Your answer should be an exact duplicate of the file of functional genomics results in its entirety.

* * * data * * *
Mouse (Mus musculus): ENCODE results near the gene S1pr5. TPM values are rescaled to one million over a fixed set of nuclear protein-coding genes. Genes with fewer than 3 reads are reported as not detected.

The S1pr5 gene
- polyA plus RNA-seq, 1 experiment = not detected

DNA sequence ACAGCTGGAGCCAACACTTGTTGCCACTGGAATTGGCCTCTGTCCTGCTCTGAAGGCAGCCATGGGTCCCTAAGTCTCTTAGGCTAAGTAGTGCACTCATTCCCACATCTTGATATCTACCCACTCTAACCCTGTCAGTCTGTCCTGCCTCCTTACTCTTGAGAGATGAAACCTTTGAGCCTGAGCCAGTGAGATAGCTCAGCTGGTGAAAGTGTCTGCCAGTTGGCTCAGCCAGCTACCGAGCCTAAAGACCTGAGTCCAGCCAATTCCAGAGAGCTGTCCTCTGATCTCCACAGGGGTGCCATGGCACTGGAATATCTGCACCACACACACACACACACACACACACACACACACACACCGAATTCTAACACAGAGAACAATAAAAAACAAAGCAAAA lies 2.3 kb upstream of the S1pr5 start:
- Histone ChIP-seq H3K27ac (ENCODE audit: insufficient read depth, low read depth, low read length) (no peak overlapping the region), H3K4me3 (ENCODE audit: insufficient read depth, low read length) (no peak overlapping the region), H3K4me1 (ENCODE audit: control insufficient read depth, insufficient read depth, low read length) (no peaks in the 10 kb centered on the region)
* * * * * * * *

Mouse (Mus musculus): ENCODE results near the gene S1pr5. TPM values are rescaled to one million over a fixed set of nuclear protein-coding genes. Genes with fewer than 3 reads are reported as not detected.

The S1pr5 gene
- polyA plus RNA-seq, 1 experiment = not detected

DNA sequence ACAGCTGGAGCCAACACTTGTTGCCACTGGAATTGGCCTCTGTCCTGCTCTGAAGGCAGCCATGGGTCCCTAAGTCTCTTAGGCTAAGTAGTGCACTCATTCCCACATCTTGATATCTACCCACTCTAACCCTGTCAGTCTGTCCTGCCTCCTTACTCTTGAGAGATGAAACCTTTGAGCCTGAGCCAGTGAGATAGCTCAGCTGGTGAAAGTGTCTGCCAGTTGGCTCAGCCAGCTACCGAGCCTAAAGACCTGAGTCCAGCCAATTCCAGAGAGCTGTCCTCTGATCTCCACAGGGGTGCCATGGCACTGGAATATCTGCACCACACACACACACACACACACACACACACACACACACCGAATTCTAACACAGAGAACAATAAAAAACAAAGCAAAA lies 2.3 kb upstream of the S1pr5 start:
- Histone ChIP-seq H3K27ac (ENCODE audit: insufficient read depth, low read depth, low read length) (no peak overlapping the region), H3K4me3 (ENCODE audit: insufficient read depth, low read length) (no peak overlapping the region), H3K4me1 (ENCODE audit: control insufficient read depth, insufficient read depth, low read length) (no peaks in the 10 kb centered on the region)